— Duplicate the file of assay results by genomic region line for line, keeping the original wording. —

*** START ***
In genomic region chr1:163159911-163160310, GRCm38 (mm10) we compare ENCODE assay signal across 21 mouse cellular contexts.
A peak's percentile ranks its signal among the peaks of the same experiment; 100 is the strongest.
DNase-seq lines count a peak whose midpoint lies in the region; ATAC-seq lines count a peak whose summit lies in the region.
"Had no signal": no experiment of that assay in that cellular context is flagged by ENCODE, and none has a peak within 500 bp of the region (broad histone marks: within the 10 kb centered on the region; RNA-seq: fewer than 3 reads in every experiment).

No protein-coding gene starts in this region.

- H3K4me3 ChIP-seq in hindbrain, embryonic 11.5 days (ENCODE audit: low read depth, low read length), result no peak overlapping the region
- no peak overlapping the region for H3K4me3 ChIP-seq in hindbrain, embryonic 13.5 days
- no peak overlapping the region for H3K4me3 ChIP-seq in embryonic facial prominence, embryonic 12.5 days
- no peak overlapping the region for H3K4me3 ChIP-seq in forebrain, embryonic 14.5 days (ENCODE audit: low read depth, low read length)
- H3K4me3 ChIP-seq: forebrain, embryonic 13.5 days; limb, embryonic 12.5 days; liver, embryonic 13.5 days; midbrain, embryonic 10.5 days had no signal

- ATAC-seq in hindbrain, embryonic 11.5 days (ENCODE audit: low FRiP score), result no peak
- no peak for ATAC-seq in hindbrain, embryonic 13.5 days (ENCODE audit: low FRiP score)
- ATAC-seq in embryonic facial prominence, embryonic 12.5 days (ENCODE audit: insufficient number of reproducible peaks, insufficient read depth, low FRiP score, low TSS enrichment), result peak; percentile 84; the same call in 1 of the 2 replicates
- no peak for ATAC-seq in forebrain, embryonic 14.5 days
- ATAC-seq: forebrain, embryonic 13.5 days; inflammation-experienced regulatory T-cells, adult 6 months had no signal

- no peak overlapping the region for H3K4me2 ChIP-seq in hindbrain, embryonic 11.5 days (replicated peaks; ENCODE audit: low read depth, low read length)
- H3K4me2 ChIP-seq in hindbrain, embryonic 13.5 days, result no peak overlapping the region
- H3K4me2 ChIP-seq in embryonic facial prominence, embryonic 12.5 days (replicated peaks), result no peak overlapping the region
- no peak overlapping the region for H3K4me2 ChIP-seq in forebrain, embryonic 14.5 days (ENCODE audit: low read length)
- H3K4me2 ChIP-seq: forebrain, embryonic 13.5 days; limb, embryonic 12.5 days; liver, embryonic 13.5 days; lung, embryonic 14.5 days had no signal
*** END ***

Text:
In genomic region chr1:163159911-163160310, GRCm38 (mm10) we compare ENCODE assay signal across 21 mouse cellular contexts.
A peak's percentile ranks its signal among the peaks of the same experiment; 100 is the strongest.
DNase-seq lines count a peak whose midpoint lies in the region; ATAC-seq lines count a peak whose summit lies in the region.
"Had no signal": no experiment of that assay in that cellular context is flagged by ENCODE, and none has a peak within 500 bp of the region (broad histone marks: within the 10 kb centered on the region; RNA-seq: fewer than 3 reads in every experiment).

No protein-coding gene starts in this region.

- H3K4me3 ChIP-seq in hindbrain, embryonic 11.5 days (ENCODE audit: low read depth, low read length), result no peak overlapping the region
- no peak overlapping the region for H3K4me3 ChIP-seq in hindbrain, embryonic 13.5 days
- no peak overlapping the region for H3K4me3 ChIP-seq in embryonic facial prominence, embryonic 12.5 days
- no peak overlapping the region for H3K4me3 ChIP-seq in forebrain, embryonic 14.5 days (ENCODE audit: low read depth, low read length)
- H3K4me3 ChIP-seq: forebrain, embryonic 13.5 days; limb, embryonic 12.5 days; liver, embryonic 13.5 days; midbrain, embryonic 10.5 days had no signal

- ATAC-seq in hindbrain, embryonic 11.5 days (ENCODE audit: low FRiP score), result no peak
- no peak for ATAC-seq in hindbrain, embryonic 13.5 days (ENCODE audit: low FRiP score)
- ATAC-seq in embryonic facial prominence, embryonic 12.5 days (ENCODE audit: insufficient number of reproducible peaks, insufficient read depth, low FRiP score, low TSS enrichment), result peak; percentile 84; the same call in 1 of the 2 replicates
- no peak for ATAC-seq in forebrain, embryonic 14.5 days
- ATAC-seq: forebrain, embryonic 13.5 days; inflammation-experienced regulatory T-cells, adult 6 months had no signal

- no peak overlapping the region for H3K4me2 ChIP-seq in hindbrain, embryonic 11.5 days (replicated peaks; ENCODE audit: low read depth, low read length)
- H3K4me2 ChIP-seq in hindbrain, embryonic 13.5 days, result no peak overlapping the region
- H3K4me2 ChIP-seq in embryonic facial prominence, embryonic 12.5 days (replicated peaks), result no peak overlapping the region
- no peak overlapping the region for H3K4me2 ChIP-seq in forebrain, embryonic 14.5 days (ENCODE audit: low read length)
- H3K4me2 ChIP-seq: forebrain, embryonic 13.5 days; limb, embryonic 12.5 days; liver, embryonic 13.5 days; lung, embryonic 14.5 days had no signal